This Seems Vaguely Familiar…

My biggest stumbling block in getting started on my forthcoming Dutch tool chest book was (and remains) the camera. At Popular Woodworking Magazine, we had a fancy camera (we took our own step photos), but I always used it on the fully automatic mode. And I haven’t taken a photo with anything other than my phone since 2017.

Neither fully automatic mode nor phone snaps will fly for a book. I had to learn how to use at least a few of the bells and whistles on Christopher Schwarz’s Canon 5D, make friends with his ARRI LED light setup and, perhaps most important for me, learn how to zoom in on a particular spot to set the focus in live view (I have bad astigmatism and need new glasses).

Listen beautiful relax classics on our Youtube channel.

It’s all so fancy (to me).

Chris was kind enough to give me a crash course and answer many inane (and repeat) questions as I got started. A week later and I’m at having fun playing around with depth of field, shadows and blithely switching between a 2-second delay and a 10-second delay as needed. And yesterday, I learned how to hook up and use the remote shutter release! (I realize that doesn’t sound at all impressive, but the last time I used a remote shutter release it was a threaded shutter release cable for my father’s circa-1960 Asahi Pentax SLR that I used in college. And it was about three decades old by then.)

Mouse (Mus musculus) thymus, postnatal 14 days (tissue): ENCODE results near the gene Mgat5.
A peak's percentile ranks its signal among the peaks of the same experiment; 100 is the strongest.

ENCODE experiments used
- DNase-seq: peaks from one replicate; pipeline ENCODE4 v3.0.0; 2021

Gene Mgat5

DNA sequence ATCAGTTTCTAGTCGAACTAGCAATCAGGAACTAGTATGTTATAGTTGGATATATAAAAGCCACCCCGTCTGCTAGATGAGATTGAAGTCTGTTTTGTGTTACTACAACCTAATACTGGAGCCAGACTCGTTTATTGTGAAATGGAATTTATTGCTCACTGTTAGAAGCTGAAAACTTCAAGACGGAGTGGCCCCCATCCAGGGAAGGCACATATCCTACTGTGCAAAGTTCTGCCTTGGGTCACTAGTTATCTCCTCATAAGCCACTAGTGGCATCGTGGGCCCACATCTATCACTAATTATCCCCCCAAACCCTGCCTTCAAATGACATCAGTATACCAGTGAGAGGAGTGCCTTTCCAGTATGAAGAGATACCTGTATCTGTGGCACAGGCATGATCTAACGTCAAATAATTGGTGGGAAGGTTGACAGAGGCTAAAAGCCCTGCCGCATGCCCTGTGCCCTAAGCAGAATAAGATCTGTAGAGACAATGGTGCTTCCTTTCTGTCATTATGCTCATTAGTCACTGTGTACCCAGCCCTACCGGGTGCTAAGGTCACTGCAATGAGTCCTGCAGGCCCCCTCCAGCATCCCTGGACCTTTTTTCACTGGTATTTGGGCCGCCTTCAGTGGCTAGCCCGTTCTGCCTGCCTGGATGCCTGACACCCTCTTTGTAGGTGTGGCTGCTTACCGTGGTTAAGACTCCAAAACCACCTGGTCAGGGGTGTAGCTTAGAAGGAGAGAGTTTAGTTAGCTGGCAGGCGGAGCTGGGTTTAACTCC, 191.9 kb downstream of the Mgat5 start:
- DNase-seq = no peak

But I think I have it under control. With all but the lid finished on chest No. 1, I’ve managed to reduce the number of not-quite-right shots and the time to get a good one. On day 1, it took me at least 15 minutes to get the “right” image. I’m now down to about 5 minutes per. But at 5 minutes per, it sure takes a lot longer to build things than simply, well, building (a fact I’d managed to forget in my three years since PWM).

My plan is to discuss every reasonable approach to building these chests (and in the offing teach many techniques applicable to all kinds of builds), so no matter a reader’s tool kit, skill set or penchant for pre- or post-industrial woodworking, there will be a technique that appeals. That means I’ll be building quite a few chests (both large and small)…or at least parts of chests for close-up photography.

So I hope to get faster still with the photos – and better at deciding what to shoot and what not to (right now, I’m shooting almost every step). Otherwise, I’ll be done before the book is.

Chest on chest. The top one has fewer dovetails and more woodworking lessons.

— Megan Fitzpatrick


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